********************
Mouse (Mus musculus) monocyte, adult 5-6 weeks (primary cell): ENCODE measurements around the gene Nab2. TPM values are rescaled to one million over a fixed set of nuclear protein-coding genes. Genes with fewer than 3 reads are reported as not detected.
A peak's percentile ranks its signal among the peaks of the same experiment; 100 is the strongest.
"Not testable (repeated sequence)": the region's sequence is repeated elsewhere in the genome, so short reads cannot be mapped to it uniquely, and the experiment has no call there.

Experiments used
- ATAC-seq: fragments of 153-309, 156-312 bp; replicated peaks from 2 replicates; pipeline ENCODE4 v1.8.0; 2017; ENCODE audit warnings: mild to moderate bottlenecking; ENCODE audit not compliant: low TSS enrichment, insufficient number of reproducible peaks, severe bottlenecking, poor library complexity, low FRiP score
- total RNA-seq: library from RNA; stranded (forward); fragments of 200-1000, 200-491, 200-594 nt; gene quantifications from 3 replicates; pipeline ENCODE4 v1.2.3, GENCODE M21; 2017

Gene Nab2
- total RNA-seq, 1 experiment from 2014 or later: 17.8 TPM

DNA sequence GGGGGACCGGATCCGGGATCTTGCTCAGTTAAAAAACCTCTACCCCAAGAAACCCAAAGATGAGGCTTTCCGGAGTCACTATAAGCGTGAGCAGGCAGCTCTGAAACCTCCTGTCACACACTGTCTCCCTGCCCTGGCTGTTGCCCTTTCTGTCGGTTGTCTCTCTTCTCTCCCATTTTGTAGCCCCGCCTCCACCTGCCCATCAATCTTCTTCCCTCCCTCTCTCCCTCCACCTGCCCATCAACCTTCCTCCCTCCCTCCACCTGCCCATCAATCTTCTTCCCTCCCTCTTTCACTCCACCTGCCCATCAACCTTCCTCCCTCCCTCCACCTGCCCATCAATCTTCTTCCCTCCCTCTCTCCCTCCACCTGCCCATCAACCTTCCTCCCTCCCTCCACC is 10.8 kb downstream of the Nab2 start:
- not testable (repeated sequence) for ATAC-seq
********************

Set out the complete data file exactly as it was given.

Mouse (Mus musculus) monocyte, adult 5-6 weeks (primary cell): ENCODE measurements around the gene Nab2. TPM values are rescaled to one million over a fixed set of nuclear protein-coding genes. Genes with fewer than 3 reads are reported as not detected.
A peak's percentile ranks its signal among the peaks of the same experiment; 100 is the strongest.
"Not testable (repeated sequence)": the region's sequence is repeated elsewhere in the genome, so short reads cannot be mapped to it uniquely, and the experiment has no call there.

Experiments used
- ATAC-seq: fragments of 153-309, 156-312 bp; replicated peaks from 2 replicates; pipeline ENCODE4 v1.8.0; 2017; ENCODE audit warnings: mild to moderate bottlenecking; ENCODE audit not compliant: low TSS enrichment, insufficient number of reproducible peaks, severe bottlenecking, poor library complexity, low FRiP score
- total RNA-seq: library from RNA; stranded (forward); fragments of 200-1000, 200-491, 200-594 nt; gene quantifications from 3 replicates; pipeline ENCODE4 v1.2.3, GENCODE M21; 2017

Gene Nab2
- total RNA-seq, 1 experiment from 2014 or later: 17.8 TPM

DNA sequence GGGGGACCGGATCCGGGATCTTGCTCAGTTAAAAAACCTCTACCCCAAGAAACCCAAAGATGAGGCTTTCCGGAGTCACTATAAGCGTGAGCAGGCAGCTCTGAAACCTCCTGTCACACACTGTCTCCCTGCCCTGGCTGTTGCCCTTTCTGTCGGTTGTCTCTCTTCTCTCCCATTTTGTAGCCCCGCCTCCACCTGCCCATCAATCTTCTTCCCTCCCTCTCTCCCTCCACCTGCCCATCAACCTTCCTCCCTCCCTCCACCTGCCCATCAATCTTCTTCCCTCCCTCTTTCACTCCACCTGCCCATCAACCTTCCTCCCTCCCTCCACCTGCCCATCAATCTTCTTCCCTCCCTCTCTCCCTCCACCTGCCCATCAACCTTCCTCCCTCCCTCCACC is 10.8 kb downstream of the Nab2 start:
- not testable (repeated sequence) for ATAC-seq